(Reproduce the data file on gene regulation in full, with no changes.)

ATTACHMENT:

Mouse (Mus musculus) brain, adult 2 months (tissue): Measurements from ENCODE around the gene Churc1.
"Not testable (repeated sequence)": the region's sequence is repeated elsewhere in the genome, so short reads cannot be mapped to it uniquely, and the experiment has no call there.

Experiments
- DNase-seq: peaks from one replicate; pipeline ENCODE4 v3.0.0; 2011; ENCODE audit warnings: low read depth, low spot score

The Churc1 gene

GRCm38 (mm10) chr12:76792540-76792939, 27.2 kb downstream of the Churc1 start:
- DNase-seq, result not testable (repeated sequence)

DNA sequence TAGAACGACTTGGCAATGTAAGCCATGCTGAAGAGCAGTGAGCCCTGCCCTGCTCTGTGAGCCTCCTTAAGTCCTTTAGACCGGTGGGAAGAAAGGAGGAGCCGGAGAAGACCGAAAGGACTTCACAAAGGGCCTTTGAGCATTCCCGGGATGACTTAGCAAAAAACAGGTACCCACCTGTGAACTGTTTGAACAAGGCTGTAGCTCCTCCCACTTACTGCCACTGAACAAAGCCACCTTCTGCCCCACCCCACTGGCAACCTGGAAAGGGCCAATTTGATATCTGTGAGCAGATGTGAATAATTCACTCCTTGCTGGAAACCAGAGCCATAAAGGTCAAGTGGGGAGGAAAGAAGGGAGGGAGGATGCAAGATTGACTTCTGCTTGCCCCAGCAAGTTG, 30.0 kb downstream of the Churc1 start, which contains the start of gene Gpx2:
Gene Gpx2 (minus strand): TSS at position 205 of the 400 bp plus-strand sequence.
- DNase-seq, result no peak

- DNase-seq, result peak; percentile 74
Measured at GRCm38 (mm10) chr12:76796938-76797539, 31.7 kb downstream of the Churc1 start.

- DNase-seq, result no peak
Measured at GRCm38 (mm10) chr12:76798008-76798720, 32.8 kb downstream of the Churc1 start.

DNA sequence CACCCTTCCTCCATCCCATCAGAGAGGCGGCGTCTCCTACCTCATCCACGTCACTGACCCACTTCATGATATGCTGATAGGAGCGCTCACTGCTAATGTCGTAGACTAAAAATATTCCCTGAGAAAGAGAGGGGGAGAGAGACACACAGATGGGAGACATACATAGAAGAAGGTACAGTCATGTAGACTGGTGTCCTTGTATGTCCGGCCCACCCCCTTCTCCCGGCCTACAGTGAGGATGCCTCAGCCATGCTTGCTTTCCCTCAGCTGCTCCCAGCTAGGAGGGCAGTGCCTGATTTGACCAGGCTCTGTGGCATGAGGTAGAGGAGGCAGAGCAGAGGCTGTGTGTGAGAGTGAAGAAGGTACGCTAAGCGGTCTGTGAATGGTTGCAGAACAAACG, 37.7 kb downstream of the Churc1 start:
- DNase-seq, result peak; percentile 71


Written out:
Mouse (Mus musculus) brain, adult 2 months (tissue): Measurements from ENCODE around the gene Churc1.
"Not testable (repeated sequence)": the region's sequence is repeated elsewhere in the genome, so short reads cannot be mapped to it uniquely, and the experiment has no call there.

Experiments
- DNase-seq: peaks from one replicate; pipeline ENCODE4 v3.0.0; 2011; ENCODE audit warnings: low read depth, low spot score

The Churc1 gene

GRCm38 (mm10) chr12:76792540-76792939, 27.2 kb downstream of the Churc1 start:
- DNase-seq, result not testable (repeated sequence)

DNA sequence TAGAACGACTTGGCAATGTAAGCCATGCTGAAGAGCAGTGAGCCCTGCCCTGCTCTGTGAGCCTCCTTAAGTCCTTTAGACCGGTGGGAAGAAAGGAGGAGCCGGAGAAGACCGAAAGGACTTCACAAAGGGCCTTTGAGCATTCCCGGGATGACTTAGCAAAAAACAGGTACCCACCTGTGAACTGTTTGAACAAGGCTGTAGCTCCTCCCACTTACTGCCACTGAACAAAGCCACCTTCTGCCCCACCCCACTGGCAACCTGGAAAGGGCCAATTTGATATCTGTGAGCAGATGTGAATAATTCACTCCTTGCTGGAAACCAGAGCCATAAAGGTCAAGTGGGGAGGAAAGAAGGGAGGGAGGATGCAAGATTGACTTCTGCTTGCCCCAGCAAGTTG, 30.0 kb downstream of the Churc1 start, which contains the start of gene Gpx2:
Gene Gpx2 (minus strand): TSS at position 205 of the 400 bp plus-strand sequence.
- DNase-seq, result no peak

- DNase-seq, result peak; percentile 74
Measured at GRCm38 (mm10) chr12:76796938-76797539, 31.7 kb downstream of the Churc1 start.

- DNase-seq, result no peak
Measured at GRCm38 (mm10) chr12:76798008-76798720, 32.8 kb downstream of the Churc1 start.

DNA sequence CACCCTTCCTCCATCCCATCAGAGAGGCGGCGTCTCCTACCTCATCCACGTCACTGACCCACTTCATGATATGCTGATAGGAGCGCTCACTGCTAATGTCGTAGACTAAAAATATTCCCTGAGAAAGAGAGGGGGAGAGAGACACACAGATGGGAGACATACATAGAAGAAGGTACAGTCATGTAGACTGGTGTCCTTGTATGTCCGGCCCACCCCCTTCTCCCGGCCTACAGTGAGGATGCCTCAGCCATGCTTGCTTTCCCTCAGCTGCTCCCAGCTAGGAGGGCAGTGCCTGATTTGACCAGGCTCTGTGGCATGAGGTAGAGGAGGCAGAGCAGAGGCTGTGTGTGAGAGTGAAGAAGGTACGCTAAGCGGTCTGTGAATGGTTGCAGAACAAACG, 37.7 kb downstream of the Churc1 start:
- DNase-seq, result peak; percentile 71